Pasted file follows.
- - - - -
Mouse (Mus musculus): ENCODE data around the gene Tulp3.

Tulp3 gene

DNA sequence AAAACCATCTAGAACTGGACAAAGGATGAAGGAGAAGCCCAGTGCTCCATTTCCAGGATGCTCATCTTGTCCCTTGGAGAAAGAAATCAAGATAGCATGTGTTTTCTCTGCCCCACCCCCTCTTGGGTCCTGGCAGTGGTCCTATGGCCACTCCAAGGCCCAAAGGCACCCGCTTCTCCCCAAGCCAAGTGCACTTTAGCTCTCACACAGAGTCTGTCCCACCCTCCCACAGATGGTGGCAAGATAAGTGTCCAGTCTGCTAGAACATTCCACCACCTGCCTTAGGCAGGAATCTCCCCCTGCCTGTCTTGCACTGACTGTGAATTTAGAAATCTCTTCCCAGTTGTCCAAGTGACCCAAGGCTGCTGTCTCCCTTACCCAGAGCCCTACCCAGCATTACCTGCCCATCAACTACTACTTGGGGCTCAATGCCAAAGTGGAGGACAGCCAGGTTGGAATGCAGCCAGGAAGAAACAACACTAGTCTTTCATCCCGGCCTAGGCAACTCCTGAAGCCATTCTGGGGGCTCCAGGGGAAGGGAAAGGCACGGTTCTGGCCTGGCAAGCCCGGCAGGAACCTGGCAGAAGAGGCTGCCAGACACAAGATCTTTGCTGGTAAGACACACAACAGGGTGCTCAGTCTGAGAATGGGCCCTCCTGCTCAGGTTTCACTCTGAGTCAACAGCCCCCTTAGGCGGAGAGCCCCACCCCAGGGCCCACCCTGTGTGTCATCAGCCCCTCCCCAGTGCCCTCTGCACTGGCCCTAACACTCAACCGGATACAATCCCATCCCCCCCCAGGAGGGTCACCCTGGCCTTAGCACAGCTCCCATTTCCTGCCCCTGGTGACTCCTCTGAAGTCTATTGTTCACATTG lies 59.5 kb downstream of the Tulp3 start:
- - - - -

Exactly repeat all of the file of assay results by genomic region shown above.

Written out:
Mouse (Mus musculus): ENCODE data around the gene Tulp3.

Tulp3 gene

DNA sequence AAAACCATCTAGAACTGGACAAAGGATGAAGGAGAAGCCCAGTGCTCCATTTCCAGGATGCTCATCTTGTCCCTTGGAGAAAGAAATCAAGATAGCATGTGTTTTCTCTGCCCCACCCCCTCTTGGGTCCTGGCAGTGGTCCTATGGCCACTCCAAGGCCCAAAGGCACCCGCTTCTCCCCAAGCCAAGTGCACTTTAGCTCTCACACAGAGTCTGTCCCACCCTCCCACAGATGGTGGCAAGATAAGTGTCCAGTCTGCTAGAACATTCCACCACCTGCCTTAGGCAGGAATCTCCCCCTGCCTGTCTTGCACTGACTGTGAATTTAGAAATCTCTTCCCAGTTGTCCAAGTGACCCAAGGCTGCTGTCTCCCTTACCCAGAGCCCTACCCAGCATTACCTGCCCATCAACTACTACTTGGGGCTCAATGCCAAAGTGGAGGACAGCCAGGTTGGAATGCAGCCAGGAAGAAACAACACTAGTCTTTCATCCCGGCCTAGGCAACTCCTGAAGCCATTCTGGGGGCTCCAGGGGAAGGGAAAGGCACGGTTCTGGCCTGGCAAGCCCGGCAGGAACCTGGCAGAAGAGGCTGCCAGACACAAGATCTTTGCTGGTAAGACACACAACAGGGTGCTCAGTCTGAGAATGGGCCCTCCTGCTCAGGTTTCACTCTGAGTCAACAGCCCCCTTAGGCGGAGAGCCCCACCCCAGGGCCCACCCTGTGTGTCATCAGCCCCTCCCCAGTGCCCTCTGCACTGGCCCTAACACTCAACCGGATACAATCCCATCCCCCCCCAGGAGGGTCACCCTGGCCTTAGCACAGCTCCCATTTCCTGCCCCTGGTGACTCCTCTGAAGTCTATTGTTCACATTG lies 59.5 kb downstream of the Tulp3 start: